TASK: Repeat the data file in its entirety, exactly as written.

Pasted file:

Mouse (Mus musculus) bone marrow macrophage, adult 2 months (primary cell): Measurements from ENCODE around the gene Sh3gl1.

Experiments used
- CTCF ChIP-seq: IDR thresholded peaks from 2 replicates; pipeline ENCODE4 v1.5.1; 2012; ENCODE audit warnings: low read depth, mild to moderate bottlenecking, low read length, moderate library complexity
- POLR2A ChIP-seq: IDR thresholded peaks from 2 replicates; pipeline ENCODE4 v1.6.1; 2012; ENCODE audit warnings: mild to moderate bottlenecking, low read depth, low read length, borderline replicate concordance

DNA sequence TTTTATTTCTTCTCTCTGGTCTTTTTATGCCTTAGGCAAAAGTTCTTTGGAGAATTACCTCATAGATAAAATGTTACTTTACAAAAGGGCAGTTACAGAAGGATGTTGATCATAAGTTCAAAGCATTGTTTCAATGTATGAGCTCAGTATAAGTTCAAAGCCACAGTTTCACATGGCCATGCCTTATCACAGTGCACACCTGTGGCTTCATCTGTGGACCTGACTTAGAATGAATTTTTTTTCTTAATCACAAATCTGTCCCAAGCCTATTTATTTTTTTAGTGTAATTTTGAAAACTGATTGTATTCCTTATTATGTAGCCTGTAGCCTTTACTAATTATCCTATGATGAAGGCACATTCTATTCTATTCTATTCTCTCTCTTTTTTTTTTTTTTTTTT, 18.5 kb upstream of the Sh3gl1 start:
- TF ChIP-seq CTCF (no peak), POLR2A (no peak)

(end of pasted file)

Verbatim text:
Mouse (Mus musculus) bone marrow macrophage, adult 2 months (primary cell): Measurements from ENCODE around the gene Sh3gl1.

Experiments used
- CTCF ChIP-seq: IDR thresholded peaks from 2 replicates; pipeline ENCODE4 v1.5.1; 2012; ENCODE audit warnings: low read depth, mild to moderate bottlenecking, low read length, moderate library complexity
- POLR2A ChIP-seq: IDR thresholded peaks from 2 replicates; pipeline ENCODE4 v1.6.1; 2012; ENCODE audit warnings: mild to moderate bottlenecking, low read depth, low read length, borderline replicate concordance

DNA sequence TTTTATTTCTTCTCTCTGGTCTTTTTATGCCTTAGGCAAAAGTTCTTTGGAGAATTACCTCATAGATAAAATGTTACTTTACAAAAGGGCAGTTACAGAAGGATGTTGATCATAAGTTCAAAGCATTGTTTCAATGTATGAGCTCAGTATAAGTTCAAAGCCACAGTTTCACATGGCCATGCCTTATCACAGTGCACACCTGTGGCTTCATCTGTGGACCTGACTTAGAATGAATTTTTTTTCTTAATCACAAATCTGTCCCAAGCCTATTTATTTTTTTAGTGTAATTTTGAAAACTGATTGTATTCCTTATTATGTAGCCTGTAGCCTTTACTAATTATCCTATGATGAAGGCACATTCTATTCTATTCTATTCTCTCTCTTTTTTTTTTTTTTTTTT, 18.5 kb upstream of the Sh3gl1 start:
- TF ChIP-seq CTCF (no peak), POLR2A (no peak)